Those incredibly brave men and women then fought back. They fought back for their families at home, they fought back for freedom. They fought back because they were Americans, and by God, Americans don't sit idly by and watch innocent people be killed. They knew if they didn't do something, then an uncounted number of innocents would be murdered. They fought back for all of us. They fought back for America.

Those amazing men and women struck our first blow in the War on Terror. They have shown that America still has a backbone, and that we will NOT stand for the murder of innocents, and we WILL defend our citizens and our way of life by whatever means necessary, even if that means paying the ultimate sacrifice.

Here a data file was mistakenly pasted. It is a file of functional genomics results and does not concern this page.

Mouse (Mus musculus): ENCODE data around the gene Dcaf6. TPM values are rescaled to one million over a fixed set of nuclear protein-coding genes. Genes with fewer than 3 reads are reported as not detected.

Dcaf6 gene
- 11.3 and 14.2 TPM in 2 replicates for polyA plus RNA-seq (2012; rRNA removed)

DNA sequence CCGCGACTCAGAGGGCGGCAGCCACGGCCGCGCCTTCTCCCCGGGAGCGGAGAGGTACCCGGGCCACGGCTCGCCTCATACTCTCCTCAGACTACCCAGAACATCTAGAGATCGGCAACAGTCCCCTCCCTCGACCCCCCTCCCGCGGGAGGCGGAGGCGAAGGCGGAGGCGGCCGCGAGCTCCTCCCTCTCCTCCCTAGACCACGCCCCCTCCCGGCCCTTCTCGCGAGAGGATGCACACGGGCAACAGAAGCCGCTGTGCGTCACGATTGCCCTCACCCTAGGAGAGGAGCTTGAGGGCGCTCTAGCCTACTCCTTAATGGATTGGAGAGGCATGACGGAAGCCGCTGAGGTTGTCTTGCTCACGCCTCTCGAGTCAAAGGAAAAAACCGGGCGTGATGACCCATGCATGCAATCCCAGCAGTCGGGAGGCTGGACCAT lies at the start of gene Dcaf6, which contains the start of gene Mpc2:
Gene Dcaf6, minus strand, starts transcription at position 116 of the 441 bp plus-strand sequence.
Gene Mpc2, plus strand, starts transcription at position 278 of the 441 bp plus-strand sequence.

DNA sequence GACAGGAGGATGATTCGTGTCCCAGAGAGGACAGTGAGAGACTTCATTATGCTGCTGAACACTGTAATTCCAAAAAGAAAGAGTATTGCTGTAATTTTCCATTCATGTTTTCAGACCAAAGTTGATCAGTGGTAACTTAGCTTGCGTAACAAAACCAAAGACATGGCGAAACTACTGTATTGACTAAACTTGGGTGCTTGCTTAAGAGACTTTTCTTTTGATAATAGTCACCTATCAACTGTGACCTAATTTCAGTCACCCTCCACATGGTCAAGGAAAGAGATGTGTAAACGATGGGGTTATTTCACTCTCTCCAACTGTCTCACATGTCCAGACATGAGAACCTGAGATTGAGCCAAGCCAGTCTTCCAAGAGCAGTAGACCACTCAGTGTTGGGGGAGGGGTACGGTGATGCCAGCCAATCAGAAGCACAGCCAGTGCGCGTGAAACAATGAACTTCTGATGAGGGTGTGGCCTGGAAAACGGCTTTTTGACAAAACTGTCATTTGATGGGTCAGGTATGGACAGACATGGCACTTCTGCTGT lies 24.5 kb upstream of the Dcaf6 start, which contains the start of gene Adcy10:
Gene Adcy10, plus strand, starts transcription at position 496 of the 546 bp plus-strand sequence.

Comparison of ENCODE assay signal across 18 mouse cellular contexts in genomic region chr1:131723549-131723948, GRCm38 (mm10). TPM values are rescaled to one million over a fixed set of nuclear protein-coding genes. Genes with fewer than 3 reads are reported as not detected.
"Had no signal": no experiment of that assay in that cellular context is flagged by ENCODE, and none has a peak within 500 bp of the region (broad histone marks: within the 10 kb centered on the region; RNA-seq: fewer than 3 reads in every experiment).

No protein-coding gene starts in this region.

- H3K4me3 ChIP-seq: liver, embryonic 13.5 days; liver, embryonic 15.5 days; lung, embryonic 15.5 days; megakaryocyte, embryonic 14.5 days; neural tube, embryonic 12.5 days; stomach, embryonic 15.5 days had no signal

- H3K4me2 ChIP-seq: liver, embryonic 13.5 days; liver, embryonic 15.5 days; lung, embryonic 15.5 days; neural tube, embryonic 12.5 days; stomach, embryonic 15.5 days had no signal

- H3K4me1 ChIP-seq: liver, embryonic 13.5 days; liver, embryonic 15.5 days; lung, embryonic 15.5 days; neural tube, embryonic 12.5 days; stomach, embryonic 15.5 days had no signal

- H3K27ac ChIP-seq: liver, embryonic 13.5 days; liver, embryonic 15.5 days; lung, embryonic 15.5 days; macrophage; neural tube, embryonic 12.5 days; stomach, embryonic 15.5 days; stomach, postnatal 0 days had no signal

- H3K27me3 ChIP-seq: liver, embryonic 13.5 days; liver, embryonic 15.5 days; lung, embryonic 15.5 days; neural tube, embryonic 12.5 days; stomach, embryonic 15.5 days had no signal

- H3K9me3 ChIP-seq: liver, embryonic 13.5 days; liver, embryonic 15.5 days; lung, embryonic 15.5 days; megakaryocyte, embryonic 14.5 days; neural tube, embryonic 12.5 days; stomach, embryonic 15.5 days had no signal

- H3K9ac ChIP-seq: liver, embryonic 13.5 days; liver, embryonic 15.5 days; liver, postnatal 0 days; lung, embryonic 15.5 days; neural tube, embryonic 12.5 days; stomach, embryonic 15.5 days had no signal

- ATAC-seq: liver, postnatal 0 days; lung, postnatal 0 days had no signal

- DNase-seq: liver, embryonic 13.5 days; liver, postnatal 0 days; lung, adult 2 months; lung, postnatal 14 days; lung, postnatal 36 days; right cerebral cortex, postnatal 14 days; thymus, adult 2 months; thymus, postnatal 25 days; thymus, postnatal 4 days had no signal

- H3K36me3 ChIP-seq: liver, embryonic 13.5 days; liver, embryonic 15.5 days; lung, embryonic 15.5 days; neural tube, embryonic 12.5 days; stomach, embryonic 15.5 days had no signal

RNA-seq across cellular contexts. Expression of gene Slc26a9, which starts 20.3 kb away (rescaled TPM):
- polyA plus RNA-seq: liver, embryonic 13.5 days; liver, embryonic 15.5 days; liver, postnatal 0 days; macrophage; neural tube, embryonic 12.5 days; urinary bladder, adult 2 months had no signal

I only wish that there was something I could do to ease the suffering of the loved ones that were left behind. All I can do, however, is make sure that we continue to honor their memory. I will never forget, and I will do all I can to ensure that others remember. The things we forget are the things we are bound to relive.

Thank you for your sacrifice, and for restoring our faith in America, and its people.


ksh said...